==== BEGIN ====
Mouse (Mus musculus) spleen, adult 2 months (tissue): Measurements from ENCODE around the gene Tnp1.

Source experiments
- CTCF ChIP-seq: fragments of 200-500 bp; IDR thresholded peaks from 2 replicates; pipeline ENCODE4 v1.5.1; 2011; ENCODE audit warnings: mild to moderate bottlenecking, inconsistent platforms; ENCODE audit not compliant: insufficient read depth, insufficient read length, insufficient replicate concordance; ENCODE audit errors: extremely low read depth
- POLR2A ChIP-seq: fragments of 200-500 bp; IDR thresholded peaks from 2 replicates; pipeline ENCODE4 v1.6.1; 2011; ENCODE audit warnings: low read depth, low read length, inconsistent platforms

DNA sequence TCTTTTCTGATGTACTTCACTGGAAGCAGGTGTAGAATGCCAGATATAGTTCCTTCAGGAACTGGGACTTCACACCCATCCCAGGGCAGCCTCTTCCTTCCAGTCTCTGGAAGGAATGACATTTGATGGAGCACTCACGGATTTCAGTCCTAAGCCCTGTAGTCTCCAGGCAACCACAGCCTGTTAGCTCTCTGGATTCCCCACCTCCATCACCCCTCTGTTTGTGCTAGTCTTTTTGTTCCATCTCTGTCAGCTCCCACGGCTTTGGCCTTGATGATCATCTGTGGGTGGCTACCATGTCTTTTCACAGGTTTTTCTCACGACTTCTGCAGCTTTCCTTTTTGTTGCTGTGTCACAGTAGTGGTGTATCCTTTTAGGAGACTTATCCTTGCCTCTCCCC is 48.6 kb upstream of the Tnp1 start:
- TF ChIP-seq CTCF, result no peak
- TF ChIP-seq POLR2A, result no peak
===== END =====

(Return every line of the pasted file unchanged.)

Mouse (Mus musculus) spleen, adult 2 months (tissue): Measurements from ENCODE around the gene Tnp1.

Source experiments
- CTCF ChIP-seq: fragments of 200-500 bp; IDR thresholded peaks from 2 replicates; pipeline ENCODE4 v1.5.1; 2011; ENCODE audit warnings: mild to moderate bottlenecking, inconsistent platforms; ENCODE audit not compliant: insufficient read depth, insufficient read length, insufficient replicate concordance; ENCODE audit errors: extremely low read depth
- POLR2A ChIP-seq: fragments of 200-500 bp; IDR thresholded peaks from 2 replicates; pipeline ENCODE4 v1.6.1; 2011; ENCODE audit warnings: low read depth, low read length, inconsistent platforms

DNA sequence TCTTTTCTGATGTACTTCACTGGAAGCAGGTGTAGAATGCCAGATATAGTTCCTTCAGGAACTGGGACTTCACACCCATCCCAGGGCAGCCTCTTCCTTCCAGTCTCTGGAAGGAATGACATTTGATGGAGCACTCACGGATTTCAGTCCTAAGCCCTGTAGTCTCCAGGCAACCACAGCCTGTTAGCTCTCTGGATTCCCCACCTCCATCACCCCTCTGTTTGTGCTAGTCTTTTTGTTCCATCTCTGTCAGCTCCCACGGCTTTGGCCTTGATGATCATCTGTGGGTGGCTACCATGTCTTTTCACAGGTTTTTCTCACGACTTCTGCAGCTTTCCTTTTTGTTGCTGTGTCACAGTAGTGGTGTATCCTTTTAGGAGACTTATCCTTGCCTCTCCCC is 48.6 kb upstream of the Tnp1 start:
- TF ChIP-seq CTCF, result no peak
- TF ChIP-seq POLR2A, result no peak